Edinburgh Council has apologised and paid £25,000 in damages for cancelling a three-day Christian conference.
The council cancelled the event because it didn’t like the religious beliefs of one of the speakers.
But the council now accepts it did not properly take into account laws that protect freedom of speech and religious liberty.
The conference was due to be held in Edinburgh’s Usher Hall last summer, but the council received a complaint about views held by guest speaker Larry Stockstill.
The Louisiana-based preacher had made previous comments on marriage and sexuality that were based on the Bible.
The organisers of the conference, Destiny Ministries, welcomed the council’s apology for cancelling the event.
Andrew Owen, of Destiny Ministries, said, ‘We hired the Usher Hall in 2020 to run our Surge Conference but the council mistakenly decided to cancel our booking for reasons that related directly to our religion and belief.
‘We were shocked by this. We asked the council to change its decision, but it would not.
‘After speaking to a range of people in the Christian community, we decided that this serious infringement of religious liberty and freedom of expression had to be challenged in the courts.
‘We are sad that the case needed to be pursued in the first place, but we are pleased that the council has now apologised and acknowledged that it acted unlawfully under the Human Rights Act, and that by cancelling our booking it also discriminated against us in terms of the Equality Act.’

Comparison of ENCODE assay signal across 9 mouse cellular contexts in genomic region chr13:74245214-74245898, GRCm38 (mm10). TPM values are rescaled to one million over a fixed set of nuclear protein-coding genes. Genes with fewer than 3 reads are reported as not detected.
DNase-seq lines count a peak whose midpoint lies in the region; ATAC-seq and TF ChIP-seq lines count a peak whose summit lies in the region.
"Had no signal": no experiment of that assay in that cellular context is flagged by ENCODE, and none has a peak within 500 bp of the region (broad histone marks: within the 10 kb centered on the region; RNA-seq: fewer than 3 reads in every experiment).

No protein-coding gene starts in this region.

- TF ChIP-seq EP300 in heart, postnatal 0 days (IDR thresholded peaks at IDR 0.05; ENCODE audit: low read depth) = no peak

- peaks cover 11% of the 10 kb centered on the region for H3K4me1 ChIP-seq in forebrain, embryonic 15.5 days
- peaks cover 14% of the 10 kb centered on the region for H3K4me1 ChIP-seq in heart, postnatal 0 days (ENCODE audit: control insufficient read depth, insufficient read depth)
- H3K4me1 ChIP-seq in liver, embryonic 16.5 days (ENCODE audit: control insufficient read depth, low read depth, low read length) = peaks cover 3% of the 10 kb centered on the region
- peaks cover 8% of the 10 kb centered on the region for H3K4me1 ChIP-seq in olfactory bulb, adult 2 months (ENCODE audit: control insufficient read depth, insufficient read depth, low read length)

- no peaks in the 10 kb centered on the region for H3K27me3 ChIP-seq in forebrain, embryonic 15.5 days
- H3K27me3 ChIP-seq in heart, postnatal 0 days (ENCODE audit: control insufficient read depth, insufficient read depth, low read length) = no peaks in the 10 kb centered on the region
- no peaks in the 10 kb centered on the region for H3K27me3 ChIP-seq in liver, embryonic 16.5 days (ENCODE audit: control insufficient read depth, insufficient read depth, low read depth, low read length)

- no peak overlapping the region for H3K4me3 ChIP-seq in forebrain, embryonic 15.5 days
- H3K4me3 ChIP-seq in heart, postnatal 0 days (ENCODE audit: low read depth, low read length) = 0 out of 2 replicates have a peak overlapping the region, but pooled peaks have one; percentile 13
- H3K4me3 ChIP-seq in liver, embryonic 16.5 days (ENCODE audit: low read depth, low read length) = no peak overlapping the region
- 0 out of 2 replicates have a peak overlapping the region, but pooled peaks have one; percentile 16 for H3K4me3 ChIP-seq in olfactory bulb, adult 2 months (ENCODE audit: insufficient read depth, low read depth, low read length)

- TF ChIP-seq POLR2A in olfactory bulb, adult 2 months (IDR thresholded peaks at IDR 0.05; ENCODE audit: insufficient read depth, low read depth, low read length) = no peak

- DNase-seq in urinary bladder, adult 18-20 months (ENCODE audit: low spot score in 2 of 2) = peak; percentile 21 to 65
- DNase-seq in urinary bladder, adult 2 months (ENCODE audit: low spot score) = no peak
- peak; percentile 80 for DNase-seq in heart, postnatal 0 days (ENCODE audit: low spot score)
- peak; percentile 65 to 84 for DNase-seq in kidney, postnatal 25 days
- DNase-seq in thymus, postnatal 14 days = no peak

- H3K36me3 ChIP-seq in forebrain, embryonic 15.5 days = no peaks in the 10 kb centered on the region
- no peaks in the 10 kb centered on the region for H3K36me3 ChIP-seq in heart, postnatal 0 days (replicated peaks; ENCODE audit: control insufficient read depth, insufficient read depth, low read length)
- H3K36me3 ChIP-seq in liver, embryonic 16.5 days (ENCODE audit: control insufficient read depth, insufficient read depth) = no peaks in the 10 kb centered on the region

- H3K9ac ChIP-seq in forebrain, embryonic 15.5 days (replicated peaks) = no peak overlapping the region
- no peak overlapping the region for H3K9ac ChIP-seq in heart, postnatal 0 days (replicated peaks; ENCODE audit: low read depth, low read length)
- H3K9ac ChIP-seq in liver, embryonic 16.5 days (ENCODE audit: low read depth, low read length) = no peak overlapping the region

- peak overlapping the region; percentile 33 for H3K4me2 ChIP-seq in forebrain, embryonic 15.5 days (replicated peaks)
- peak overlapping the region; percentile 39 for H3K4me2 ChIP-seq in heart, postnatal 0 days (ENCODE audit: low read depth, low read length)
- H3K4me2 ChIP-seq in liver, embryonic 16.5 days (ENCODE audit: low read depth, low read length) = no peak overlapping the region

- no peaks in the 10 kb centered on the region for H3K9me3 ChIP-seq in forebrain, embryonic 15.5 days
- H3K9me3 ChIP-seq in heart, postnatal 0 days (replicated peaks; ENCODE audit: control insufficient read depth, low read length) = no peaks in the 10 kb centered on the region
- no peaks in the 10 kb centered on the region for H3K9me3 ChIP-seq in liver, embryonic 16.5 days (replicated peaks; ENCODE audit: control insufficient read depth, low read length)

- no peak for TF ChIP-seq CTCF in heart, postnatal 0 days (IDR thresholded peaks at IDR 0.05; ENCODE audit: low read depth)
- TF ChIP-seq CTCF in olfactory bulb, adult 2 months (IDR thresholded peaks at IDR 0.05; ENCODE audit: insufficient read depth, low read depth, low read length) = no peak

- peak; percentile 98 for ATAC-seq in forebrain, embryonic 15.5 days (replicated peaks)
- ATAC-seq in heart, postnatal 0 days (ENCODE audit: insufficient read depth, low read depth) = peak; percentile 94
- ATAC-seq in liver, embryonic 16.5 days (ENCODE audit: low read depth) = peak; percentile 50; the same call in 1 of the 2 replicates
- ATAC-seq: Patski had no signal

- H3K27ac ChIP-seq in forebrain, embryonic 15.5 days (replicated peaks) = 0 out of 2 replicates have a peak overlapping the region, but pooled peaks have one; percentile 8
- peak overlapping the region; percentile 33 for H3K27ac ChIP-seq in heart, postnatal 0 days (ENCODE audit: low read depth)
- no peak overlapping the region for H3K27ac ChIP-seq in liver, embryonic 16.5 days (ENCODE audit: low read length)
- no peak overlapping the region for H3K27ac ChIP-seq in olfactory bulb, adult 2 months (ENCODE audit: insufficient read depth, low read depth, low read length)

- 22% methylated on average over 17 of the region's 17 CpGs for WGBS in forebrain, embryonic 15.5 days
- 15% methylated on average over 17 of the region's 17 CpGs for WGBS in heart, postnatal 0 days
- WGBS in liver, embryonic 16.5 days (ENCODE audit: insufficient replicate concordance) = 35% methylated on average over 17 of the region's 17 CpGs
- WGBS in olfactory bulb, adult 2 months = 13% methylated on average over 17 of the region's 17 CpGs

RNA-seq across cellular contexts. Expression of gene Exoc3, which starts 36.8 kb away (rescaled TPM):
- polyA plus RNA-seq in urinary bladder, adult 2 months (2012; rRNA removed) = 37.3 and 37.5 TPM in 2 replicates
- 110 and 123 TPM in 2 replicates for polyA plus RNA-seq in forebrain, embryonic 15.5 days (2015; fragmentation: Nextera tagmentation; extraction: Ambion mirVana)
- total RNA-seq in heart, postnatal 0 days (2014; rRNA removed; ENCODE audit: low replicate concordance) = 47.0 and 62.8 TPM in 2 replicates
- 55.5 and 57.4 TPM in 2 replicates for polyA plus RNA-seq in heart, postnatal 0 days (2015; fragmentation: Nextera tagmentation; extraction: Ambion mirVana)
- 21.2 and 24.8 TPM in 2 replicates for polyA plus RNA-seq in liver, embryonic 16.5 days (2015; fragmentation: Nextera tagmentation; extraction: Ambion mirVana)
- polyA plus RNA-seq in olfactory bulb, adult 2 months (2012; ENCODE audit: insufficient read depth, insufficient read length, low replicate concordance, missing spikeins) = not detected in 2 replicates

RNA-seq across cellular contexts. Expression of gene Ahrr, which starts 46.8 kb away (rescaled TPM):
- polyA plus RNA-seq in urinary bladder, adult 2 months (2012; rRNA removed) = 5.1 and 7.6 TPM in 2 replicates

A spokeswoman for the City of Edinburgh Council, ‘As a council, we are fully committed to promoting equality and diversity, and are keen to increase respect, tolerance, and understanding.
‘We accept that, in terminating Destiny Ministries’ hire of the Usher Hall due to the published religious beliefs of one of their keynote speakers, we did not properly take into account their rights in terms of the European Convention on Human Rights, the Human Rights Act 1998, and the Equality Act 2010.’
Brent Haywood, Litigation Partner at Lindsays law firm, which supported the case, said the case needed to be fought.
He said, ‘If Destiny could be cancelled from using a public space hired out by Edinburgh council, then what was to stop the same thing happening to other Christian organisations throughout the UK?’
He added that Destiny felt the weight of the rest of the Christian community in the UK on its shoulders, ‘because so many Christian organisations need to hire space’, which is why this was ‘a really, really important case’ to take on.